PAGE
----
"In his book What A Plant Knows: A Field Guide to the Senses, Daniel Chamovitz describes in fascinating detail how the stimulation of a plant (by touch, light, heat, etc.) can cause reactions similar to those in animals under analogous conditions. Plants can sense their environment through touch and can detect many aspects of their surroundings, including temperature, by other modes. It's actually quite common for plants to react to touch: a vine will increase its rate and change its direction of growth when it senses an object nearby to wrap itself around, and the infamous Venus flytrap can distinguish between a heavy rain or a strong gust of wind, which do not cause its blades to close, and the tentative incursions of a nutritious beetle frog, which will make them snap shut in one-tenth of a second.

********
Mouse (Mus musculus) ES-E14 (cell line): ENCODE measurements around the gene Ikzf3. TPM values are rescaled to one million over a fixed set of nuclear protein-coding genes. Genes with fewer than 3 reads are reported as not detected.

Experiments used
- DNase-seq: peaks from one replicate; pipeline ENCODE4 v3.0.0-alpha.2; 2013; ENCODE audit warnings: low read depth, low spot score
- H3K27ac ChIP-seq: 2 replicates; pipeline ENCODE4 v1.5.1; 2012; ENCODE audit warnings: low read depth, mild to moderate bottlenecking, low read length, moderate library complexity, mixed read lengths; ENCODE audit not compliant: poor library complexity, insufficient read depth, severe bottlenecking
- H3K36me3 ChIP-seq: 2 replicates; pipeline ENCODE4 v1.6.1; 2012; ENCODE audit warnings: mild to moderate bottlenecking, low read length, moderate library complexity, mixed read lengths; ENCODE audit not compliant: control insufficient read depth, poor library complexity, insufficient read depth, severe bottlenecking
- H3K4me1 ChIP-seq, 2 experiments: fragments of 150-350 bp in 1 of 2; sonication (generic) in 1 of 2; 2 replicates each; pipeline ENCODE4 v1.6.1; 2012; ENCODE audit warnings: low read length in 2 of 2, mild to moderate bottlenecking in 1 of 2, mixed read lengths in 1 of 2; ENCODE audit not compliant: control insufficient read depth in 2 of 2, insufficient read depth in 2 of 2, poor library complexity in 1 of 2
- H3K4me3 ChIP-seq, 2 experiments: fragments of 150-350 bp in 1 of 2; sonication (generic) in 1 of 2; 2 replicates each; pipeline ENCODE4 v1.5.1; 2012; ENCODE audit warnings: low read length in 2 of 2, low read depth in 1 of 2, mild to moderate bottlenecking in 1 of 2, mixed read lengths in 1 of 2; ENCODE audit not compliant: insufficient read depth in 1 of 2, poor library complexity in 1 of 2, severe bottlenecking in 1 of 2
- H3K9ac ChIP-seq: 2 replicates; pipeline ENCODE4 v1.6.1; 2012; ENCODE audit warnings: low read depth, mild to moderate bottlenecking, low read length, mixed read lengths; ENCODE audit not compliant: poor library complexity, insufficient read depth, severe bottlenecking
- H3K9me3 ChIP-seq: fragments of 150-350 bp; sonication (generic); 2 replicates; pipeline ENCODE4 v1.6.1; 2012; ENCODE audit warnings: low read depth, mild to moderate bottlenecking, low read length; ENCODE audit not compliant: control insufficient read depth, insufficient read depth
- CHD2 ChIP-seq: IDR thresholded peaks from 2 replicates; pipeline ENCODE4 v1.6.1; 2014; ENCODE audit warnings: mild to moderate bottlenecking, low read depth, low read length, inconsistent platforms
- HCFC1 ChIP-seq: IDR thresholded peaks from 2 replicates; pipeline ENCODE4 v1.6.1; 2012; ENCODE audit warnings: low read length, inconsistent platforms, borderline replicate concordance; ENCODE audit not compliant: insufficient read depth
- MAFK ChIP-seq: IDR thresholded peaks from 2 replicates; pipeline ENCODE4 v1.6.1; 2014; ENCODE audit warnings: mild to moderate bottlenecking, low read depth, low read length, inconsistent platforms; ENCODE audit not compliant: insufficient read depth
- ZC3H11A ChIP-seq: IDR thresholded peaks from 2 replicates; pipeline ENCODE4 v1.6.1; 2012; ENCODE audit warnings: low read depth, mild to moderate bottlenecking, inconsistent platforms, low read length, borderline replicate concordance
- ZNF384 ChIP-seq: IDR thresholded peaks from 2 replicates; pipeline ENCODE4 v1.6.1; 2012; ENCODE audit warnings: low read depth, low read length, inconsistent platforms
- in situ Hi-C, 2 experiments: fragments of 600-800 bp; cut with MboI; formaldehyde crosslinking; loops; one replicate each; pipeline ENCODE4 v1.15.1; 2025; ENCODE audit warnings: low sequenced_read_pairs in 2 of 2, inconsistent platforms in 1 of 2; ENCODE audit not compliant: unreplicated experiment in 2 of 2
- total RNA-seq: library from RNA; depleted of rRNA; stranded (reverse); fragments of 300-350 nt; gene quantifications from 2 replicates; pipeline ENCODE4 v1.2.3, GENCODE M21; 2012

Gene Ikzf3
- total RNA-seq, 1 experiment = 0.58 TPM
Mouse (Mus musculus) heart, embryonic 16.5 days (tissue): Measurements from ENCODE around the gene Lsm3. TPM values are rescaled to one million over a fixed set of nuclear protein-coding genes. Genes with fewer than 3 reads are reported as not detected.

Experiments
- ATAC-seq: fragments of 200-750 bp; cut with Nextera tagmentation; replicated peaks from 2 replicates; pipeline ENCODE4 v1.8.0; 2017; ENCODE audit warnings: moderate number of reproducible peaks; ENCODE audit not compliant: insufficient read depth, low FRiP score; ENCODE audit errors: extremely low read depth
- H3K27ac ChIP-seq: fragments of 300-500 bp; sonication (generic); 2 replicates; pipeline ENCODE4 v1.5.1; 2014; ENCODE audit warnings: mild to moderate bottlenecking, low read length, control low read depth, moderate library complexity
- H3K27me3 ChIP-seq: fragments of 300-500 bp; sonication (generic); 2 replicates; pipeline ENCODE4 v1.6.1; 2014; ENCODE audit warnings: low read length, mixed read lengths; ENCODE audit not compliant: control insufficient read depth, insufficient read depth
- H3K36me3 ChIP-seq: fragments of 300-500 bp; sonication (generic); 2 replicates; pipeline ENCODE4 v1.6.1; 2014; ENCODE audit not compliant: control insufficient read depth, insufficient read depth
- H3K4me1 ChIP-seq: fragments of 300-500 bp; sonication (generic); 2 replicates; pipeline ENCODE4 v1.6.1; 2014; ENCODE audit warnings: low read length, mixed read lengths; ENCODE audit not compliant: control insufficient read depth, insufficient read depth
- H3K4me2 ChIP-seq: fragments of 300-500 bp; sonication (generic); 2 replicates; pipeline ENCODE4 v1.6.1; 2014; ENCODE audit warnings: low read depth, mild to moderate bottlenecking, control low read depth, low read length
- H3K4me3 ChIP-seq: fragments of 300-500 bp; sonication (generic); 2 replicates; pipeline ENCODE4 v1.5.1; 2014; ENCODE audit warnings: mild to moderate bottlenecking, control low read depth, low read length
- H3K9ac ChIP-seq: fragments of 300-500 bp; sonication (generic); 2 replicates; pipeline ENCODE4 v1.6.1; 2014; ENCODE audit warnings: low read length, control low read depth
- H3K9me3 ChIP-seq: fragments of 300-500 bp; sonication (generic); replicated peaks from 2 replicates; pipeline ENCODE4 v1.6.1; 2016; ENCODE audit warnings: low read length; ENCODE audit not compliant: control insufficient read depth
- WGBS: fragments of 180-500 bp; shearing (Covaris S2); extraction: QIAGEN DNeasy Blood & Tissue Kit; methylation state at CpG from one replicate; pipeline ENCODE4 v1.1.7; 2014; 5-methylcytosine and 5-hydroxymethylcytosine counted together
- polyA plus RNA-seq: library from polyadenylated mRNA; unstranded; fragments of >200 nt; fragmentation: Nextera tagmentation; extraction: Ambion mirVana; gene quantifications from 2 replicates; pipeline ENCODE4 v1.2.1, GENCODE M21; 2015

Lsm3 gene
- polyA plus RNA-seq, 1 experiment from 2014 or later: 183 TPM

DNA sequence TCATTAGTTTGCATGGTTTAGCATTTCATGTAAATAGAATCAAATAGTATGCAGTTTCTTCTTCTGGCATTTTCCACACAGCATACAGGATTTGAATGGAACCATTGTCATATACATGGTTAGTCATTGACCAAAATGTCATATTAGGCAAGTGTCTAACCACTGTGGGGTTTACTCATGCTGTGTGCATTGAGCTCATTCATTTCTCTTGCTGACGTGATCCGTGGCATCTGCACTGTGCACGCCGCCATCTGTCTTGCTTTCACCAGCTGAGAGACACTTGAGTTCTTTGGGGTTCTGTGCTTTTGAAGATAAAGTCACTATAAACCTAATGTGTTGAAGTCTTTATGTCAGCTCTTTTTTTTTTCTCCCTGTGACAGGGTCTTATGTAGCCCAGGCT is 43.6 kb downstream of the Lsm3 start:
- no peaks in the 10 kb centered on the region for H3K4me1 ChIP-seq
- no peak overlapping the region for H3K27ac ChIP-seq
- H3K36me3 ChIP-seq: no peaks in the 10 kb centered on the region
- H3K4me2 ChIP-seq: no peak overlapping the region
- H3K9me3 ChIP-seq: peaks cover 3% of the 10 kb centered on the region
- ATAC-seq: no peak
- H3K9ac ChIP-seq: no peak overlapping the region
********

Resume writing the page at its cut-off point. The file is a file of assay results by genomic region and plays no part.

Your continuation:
In an interview with Scientific American, Chamovitz describes how different types of memory play a role in plant behavior:
'If memory entails forming the memory (encoding information), retaining the memory (storing information), and recalling the memory (retrieving information) then plants definitely remember.'"
~Annaka Harris, in her book Conscious: A Brief Guide to the Fundamental Mystery of the Mind
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